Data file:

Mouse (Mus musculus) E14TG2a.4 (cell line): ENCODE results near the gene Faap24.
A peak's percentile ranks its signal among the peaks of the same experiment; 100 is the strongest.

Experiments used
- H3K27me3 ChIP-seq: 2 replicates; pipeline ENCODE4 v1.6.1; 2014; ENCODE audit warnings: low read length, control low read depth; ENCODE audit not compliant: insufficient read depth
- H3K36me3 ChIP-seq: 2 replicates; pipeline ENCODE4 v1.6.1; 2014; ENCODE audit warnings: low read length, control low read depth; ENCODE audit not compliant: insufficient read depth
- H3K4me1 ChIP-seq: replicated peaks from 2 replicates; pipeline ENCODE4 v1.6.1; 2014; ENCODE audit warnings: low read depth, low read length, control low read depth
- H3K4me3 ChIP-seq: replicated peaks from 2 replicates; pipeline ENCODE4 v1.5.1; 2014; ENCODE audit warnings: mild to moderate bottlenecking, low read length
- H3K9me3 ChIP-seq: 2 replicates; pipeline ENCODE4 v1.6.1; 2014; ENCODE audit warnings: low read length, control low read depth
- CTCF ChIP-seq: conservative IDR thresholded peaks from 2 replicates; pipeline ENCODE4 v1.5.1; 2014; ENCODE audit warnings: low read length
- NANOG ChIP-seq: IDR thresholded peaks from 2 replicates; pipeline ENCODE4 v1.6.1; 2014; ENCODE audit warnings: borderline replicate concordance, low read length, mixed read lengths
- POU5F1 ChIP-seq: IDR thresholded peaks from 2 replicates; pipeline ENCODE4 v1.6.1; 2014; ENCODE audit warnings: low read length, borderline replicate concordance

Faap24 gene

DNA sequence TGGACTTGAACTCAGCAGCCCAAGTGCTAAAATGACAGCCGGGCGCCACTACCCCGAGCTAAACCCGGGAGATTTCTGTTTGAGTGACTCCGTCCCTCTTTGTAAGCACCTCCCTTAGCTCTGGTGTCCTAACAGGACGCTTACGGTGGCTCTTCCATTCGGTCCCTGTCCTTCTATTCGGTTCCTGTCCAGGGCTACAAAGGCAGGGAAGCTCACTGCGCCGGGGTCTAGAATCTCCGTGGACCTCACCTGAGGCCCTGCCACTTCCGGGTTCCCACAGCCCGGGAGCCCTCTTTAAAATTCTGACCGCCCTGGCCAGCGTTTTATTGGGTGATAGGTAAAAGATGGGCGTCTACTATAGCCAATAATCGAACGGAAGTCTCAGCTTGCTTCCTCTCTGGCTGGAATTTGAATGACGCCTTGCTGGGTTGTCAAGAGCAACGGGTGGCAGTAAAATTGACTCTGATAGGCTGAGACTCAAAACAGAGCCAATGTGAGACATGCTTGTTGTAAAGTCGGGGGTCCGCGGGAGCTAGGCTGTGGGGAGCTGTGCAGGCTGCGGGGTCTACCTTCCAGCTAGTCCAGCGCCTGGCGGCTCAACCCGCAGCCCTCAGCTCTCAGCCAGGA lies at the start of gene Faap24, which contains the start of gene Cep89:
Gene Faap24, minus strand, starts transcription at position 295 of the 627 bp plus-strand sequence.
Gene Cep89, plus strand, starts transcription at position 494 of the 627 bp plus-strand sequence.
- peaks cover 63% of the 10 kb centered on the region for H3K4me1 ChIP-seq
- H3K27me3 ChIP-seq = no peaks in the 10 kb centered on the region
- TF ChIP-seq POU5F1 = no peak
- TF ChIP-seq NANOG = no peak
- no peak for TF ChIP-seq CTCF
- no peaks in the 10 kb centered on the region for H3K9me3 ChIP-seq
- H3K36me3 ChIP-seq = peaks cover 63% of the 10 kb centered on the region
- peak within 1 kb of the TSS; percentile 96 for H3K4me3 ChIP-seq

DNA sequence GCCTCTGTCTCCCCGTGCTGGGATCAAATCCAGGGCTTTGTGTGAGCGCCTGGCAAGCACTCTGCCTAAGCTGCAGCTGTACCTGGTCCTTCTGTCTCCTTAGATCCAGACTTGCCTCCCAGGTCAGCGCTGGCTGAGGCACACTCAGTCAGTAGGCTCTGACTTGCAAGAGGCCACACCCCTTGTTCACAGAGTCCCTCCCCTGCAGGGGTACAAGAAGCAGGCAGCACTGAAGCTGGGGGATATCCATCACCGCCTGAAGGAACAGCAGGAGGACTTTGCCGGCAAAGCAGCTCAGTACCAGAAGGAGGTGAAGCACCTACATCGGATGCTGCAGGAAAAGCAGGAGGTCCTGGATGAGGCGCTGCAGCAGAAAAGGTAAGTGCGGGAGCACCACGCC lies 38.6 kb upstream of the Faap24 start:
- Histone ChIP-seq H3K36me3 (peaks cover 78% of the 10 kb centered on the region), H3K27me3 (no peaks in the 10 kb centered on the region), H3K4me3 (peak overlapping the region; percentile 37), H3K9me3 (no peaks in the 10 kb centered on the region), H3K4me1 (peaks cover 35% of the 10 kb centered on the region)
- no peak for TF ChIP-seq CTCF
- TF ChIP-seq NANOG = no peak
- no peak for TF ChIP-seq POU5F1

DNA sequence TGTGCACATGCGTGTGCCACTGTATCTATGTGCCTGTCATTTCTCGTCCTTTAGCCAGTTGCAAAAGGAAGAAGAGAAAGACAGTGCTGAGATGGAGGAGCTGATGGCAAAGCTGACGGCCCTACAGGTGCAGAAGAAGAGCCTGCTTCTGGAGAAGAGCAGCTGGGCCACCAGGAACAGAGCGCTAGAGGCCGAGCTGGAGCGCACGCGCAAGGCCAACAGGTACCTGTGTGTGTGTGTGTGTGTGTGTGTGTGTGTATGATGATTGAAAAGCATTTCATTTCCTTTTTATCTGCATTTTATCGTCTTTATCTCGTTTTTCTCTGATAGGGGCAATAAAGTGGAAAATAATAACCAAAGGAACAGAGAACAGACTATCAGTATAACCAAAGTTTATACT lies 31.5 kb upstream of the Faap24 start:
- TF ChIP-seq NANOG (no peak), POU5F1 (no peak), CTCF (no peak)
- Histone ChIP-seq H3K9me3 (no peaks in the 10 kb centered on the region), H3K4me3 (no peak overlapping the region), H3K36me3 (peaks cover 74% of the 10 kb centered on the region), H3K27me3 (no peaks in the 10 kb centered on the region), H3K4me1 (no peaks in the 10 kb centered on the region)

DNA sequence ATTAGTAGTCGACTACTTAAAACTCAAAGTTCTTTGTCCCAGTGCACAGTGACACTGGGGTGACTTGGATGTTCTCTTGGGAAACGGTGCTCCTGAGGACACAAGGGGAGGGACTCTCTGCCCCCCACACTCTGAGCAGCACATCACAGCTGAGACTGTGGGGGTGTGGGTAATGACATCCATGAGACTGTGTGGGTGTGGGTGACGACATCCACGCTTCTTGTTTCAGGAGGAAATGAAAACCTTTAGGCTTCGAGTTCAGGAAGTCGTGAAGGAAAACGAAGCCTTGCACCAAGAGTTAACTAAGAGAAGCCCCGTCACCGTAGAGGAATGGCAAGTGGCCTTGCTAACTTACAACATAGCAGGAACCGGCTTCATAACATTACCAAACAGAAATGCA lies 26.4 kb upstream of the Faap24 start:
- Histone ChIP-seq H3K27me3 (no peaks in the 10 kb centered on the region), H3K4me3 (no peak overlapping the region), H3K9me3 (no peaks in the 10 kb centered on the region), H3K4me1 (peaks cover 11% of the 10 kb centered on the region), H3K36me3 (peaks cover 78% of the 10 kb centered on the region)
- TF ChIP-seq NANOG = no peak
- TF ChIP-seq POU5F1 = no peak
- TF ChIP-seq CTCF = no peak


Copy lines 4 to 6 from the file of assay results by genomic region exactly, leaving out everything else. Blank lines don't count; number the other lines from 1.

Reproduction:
- H3K27me3 ChIP-seq: 2 replicates; pipeline ENCODE4 v1.6.1; 2014; ENCODE audit warnings: low read length, control low read depth; ENCODE audit not compliant: insufficient read depth
- H3K36me3 ChIP-seq: 2 replicates; pipeline ENCODE4 v1.6.1; 2014; ENCODE audit warnings: low read length, control low read depth; ENCODE audit not compliant: insufficient read depth
- H3K4me1 ChIP-seq: replicated peaks from 2 replicates; pipeline ENCODE4 v1.6.1; 2014; ENCODE audit warnings: low read depth, low read length, control low read depth